The week in science: 2–8 September 2016
Nature 537 142 doi: 10.1038/537142a
NASA must avoid spreading Earth microbes to suspected water in hillside streaks.
Nature 537 145 doi: 10.1038/537145a
Controversial US guidelines attempt to rein in rogue stem-cell clinics.
Nature 537 148 doi: 10.1038/537148a
A long-running investigation of exceptional children reveals what it takes to produce the scientists who will lead the twenty-first century.
Nature 537 152 doi: 10.1038/537152a
From immunotherapies to diagnostics, an expert panel outlines research goals for broad initiative.
Nature 537 288 doi: 10.1038/nature.2016.20535
An archive of material from all sides of the UK genetic-modification controversy is up and running and welcomes contributions, says Vivian Moses.
Nature 537 139 doi: 10.1038/537139a
Likelihood of stopgap spending measure grows.
Nature 537 149 doi: 10.1038/537149a
Advances in catalyst research could create a superhighway to clean energy sources and a more-sustainable chemical industry.
Nature 537 156 doi: 10.1038/537156a
Academics complain that reaction to failed coup is hurting science.
Nature News doi: 10.1038/nature.2016.20550
Pinpointing lander’s cold resting place on comet 67P/Churyumov–Gerasimenko will be a boon to researchers.
Nature News doi: 10.1038/nature.2016.20536
Retrieval of a space-rock sample would be proof of concept for mining metals and water.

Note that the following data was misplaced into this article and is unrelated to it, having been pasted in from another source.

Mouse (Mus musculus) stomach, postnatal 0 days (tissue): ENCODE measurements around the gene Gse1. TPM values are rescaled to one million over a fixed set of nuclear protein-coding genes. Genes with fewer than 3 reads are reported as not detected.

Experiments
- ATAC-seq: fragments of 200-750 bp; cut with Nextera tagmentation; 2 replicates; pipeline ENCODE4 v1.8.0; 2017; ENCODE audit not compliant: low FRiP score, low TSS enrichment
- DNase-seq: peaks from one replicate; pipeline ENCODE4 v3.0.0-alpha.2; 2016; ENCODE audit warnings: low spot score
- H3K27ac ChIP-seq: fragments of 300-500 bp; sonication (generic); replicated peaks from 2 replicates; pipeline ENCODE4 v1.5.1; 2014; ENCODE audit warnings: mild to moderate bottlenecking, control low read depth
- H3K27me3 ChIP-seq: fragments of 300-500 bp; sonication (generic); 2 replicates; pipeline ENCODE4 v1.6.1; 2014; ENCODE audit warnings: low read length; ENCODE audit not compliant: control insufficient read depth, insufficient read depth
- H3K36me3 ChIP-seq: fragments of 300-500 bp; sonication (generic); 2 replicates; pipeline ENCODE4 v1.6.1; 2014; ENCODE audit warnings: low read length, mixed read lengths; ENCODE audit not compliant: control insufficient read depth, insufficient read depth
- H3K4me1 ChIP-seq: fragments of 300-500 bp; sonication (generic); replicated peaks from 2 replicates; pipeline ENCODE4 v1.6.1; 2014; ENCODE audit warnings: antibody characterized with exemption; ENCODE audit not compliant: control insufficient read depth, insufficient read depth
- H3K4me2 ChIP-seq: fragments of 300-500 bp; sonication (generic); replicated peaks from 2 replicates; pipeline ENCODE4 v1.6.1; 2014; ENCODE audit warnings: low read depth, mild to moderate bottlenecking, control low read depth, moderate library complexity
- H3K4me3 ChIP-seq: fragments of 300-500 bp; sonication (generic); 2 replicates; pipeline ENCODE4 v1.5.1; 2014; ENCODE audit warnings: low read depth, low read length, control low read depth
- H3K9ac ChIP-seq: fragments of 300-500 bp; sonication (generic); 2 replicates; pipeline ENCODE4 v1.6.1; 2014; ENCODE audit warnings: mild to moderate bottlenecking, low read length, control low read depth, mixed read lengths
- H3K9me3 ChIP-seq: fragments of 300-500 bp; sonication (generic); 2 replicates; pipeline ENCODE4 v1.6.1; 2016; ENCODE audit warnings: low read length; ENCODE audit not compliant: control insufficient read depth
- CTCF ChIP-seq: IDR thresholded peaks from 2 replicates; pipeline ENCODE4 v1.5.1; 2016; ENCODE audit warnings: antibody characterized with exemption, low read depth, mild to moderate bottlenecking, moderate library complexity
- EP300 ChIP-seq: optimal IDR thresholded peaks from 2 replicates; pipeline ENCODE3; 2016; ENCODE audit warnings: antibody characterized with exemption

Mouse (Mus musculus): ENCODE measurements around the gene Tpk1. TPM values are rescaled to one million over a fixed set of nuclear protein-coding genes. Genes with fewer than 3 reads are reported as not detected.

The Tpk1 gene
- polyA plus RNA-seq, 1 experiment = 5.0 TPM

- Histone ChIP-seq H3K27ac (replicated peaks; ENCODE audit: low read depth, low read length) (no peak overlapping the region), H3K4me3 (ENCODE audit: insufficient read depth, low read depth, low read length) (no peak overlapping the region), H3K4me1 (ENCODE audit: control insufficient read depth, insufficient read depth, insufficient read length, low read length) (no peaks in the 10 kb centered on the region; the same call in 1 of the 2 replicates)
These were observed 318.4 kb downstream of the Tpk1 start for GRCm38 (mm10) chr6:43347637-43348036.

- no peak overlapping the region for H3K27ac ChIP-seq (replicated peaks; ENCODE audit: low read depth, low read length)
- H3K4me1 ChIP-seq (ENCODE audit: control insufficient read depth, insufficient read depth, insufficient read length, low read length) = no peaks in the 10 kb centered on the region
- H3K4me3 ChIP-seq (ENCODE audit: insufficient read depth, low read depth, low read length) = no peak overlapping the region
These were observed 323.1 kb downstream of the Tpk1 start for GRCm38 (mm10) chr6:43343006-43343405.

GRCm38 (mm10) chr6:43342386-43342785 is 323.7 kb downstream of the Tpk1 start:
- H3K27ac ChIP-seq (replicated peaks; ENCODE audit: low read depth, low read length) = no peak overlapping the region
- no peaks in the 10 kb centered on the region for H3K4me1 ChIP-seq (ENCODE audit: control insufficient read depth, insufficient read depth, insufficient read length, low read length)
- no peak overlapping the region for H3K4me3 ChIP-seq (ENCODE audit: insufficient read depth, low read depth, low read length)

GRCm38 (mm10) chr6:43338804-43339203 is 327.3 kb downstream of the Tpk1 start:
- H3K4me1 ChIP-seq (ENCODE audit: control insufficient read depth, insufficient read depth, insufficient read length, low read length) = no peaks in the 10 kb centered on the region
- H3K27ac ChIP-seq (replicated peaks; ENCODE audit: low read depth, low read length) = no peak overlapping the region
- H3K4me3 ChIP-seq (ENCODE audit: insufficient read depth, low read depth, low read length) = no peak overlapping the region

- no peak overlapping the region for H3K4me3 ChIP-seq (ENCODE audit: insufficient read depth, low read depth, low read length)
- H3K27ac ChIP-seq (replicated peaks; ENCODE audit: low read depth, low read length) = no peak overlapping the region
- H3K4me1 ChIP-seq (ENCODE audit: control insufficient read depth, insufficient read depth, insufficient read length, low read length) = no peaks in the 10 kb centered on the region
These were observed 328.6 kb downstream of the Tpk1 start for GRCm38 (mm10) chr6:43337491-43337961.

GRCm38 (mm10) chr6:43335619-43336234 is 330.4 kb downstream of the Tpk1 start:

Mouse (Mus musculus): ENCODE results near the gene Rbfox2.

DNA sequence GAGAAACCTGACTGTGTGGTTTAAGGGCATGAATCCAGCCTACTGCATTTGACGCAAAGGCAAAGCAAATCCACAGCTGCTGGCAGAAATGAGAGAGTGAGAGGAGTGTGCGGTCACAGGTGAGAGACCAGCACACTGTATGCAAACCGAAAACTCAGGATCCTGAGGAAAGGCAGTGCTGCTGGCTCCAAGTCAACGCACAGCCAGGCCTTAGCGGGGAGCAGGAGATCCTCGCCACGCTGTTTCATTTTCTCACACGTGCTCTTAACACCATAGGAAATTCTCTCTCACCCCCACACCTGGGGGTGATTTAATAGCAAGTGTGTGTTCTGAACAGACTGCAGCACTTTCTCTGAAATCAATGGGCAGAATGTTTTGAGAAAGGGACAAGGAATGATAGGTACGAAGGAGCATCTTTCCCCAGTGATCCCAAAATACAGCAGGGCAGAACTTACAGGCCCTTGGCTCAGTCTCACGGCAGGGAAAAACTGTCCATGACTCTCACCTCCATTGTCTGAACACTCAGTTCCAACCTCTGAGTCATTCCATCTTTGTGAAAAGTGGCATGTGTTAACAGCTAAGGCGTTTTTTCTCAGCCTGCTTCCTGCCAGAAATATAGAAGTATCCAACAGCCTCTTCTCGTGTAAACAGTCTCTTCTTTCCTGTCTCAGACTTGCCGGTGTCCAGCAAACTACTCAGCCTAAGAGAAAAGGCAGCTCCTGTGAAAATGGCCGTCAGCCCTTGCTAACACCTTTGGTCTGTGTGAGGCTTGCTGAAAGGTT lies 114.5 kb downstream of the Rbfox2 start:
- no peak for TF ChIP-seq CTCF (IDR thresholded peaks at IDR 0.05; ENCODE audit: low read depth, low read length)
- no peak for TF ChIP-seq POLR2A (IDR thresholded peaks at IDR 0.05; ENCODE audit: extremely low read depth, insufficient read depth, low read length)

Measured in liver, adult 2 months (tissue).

Nature News doi: 10.1038/nature.2016.20486
The top job in UK research is up for grabs, so who might apply?
Nature News doi: 10.1038/nature.2016.20531
Two independent reports find scientific and medical inadequacies — and an uncritical environment surrounding Paolo Macchiarini.
Nature News doi: 10.1038/nature.2016.20533
Images from Dawn spacecraft reveal signs of complex geology that created the dome-shaped Ahuna Mons.
Nature News doi: 10.1038/nature.2016.20526
Research begins at the unabashedly international Francis Crick Institute.
Nature 537 147 doi: 10.1038/nature.2016.20530
Chemist who died on 24 August did pioneering work with green fluorescent protein.
Nature News doi: 10.1038/nature.2016.20532
Broad anti-discrimination laws and practices could compensate for failing data protection and technology-linked loss of privacy, says Christoph Bock.
Nature 537 9 doi: 10.1038/537009a
The week in science: 26 August–1 September 2016.
Nature 537 12 doi: 10.1038/537012a
Modern archiving technology cannot keep up with the growing tsunami of bits. But nature may hold an answer to that problem already.
Nature 537 22 doi: 10.1038/537022a
Marathon used as benchmark to judge safety of possible future host cities.
Nature News doi: 10.1038/nature.2016.20503